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Climbing Jargon 101

Climbing jargon is weird. If you’re here, you’ve probably heard a bunch of strange-sounding jargon in the gym or at the crag (don’t worry, you’ll learn this one too). The list of words below is some of the strangest and most common climbing terminologies you’ll need to know to keep up in conversations!




The crag refers to the outdoor space where the climbing routes or boulders are. Usually, it is a small cliff face or a collection of boulders. For example, they’re still at the crag but returning soon. Crag is a very popular term, and you’ll hear it left and right at the gym. It’s so common that you’ll probably confuse your non-climbing friends when you casually and confidently refer to the crag.


The approach refers to the journey to the crag. For example, the approach was long, but the crag was worth it! Sometimes the approach is a hike up or down a mountain, and sometimes it’s a rappel down to the base of the cliff. No matter what it entails, it’s still considered the approach.


Beta. That is arguably the most crucial piece of jargon to understand. Beta is the sequence, or part of the sequence, of movements you perform while climbing up a route or boulder. For example: What beta did they use? Route setters typically set with a specific beta in mind, so you might hear about people “breaking the beta,” which means the beta they used was different than the beta that the route setter intended. But a climber who is 6’3″ will likely use another beta than a climber who is 5’0″, so there is no right or wrong beta.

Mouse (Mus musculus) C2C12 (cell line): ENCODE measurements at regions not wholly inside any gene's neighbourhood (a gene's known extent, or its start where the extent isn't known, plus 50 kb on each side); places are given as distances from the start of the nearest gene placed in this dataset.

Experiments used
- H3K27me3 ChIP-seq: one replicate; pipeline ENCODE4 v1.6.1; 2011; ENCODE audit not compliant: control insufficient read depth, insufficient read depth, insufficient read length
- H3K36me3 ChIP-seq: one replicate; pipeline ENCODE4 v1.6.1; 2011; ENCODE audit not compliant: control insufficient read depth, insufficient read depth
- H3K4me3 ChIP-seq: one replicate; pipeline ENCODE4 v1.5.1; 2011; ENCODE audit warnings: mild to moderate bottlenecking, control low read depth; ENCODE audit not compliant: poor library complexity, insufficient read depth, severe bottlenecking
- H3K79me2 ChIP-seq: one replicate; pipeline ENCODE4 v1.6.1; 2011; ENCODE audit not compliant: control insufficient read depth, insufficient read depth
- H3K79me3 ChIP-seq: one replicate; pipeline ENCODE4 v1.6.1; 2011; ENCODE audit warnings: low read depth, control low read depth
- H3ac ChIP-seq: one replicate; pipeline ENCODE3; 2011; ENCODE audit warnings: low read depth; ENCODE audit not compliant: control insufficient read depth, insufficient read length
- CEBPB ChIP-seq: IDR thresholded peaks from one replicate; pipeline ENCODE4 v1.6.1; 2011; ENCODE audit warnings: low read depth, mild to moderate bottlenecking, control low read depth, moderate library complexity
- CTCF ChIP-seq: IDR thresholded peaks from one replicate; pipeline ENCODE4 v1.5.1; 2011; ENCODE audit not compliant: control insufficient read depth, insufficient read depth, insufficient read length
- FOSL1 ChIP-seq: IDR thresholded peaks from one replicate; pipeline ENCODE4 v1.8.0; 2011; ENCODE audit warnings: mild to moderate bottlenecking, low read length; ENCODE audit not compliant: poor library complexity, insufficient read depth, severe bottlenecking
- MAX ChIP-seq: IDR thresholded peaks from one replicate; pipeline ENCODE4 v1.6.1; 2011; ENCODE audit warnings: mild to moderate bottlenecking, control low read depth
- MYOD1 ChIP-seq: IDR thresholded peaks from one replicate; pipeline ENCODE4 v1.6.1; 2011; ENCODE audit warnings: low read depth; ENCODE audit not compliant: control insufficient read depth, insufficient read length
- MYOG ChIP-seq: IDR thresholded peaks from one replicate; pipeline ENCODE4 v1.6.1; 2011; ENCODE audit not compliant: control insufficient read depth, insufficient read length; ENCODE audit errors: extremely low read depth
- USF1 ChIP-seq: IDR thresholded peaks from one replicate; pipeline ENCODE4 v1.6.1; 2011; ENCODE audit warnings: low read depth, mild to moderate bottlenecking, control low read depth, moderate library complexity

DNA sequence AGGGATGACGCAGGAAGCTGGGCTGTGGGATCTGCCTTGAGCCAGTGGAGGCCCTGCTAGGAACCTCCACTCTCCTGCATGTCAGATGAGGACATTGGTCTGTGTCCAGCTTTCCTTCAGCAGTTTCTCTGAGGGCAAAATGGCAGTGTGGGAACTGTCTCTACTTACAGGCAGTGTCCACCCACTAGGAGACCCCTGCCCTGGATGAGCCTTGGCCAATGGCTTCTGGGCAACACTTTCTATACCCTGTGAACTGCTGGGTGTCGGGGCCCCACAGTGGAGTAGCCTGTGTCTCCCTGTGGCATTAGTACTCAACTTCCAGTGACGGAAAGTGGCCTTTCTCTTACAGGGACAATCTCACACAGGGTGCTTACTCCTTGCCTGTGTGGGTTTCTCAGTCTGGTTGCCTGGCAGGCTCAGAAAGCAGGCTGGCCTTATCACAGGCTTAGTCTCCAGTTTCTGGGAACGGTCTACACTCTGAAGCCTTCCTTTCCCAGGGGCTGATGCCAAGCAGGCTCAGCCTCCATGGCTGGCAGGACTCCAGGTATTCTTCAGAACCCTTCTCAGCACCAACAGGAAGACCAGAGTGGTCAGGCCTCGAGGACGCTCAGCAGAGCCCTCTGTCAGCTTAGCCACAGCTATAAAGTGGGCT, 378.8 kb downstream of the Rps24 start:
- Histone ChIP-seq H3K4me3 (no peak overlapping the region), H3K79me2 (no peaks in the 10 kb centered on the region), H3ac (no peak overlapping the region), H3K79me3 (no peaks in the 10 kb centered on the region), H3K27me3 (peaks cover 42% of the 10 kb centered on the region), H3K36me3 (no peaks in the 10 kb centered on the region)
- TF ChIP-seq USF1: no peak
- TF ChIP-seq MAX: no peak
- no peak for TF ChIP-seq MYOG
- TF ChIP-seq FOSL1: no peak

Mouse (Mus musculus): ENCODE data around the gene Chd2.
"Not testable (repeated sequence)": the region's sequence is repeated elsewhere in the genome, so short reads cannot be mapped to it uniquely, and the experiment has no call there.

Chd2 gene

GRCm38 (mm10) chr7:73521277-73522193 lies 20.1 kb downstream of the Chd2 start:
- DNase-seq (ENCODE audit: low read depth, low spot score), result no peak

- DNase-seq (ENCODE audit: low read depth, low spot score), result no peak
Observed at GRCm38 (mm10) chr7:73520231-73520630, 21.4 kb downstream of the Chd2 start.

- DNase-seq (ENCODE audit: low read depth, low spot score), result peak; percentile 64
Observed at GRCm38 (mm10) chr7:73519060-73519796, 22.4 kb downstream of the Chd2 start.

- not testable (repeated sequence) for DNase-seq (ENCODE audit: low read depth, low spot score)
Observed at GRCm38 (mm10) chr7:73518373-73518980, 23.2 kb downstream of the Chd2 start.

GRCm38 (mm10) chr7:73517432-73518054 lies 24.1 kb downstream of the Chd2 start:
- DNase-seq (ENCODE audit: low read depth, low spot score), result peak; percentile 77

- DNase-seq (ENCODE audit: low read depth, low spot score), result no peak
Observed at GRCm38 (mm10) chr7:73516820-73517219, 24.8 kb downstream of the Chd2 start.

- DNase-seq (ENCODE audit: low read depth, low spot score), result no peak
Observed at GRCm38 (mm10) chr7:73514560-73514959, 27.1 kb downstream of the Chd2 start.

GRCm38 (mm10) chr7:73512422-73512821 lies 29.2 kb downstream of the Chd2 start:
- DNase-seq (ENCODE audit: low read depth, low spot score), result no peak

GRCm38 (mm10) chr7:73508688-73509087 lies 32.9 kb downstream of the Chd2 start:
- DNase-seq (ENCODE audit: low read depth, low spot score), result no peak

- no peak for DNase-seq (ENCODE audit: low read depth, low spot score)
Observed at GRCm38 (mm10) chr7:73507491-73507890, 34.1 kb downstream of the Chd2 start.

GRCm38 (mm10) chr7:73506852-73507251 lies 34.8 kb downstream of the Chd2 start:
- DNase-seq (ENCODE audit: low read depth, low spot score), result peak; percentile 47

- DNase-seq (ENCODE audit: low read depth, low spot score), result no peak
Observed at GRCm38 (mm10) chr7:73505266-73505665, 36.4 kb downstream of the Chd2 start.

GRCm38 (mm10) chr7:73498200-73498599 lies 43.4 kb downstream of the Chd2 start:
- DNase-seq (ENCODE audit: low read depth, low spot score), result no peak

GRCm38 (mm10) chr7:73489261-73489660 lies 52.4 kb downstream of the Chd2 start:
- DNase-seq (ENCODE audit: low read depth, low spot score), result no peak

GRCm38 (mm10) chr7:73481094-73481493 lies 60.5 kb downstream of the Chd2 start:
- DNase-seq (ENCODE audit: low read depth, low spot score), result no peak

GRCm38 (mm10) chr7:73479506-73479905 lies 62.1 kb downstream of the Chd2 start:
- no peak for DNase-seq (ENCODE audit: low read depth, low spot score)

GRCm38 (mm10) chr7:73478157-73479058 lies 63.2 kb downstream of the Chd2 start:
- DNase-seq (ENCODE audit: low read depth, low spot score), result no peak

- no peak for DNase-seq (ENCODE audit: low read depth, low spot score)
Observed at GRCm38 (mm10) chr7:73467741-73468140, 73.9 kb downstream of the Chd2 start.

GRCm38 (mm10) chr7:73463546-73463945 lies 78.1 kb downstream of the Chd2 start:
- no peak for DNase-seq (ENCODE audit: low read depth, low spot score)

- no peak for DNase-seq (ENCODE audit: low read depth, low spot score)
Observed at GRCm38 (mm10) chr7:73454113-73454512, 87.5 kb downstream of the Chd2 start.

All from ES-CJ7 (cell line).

You might have also heard of a “beta-sprayer.” A beta-sprayer is an individual who tells other climbers what sequence to do while they are on the wall, saying something along the lines of, “put your right foot there!” Beta-spraying is not recommended unless you ask the climber if they want your beta beforehand.


A whip is a lead fall from above the last clipped bolt. For example, they took the craziest whip on that route yesterday. Some say they took a “whipper,” and these terms are used interchangeably. Usually, using the term whip will refer to a slightly bigger lead fall than just a few feet.

Send vs. Flash

These two terms can be confusing because they are similar. A send is when a climber completes the route or boulder without any falls or takes. A flash is when a climber completes the route or boulder without falling or takes on their first try. For example: Did you flash that boulder? No, but I sent it on my second try. It is only considered a flash if you complete it on your first-ever try of the route or boulder. Any attempt that is successful after your first try is a send.




Feeling the pump refers to your forearm flexor muscles burning while climbing. For example, I got so pumped on that route because I’d never climbed on a 100 ft wall before. Usually, getting pumped occurs on long sport routes since sustained climbing makes those forearm flexors burn. You can get pumped on any climbing, though.

You may have heard of getting “flash pumped.” A flash pump is when a climber does not complete a thorough enough warm-up and gets a crazy forearm pump that remains pumped much longer than a typical pump. Sometimes a flash pump doesn’t go away for the entire duration of your climbing session! (Hint, hint, warming up is essential).

There are plenty of other climbing terms not listed, but these seven are the most commonly used. Understanding this jargon will open a gateway to more accessible communication with other climbers!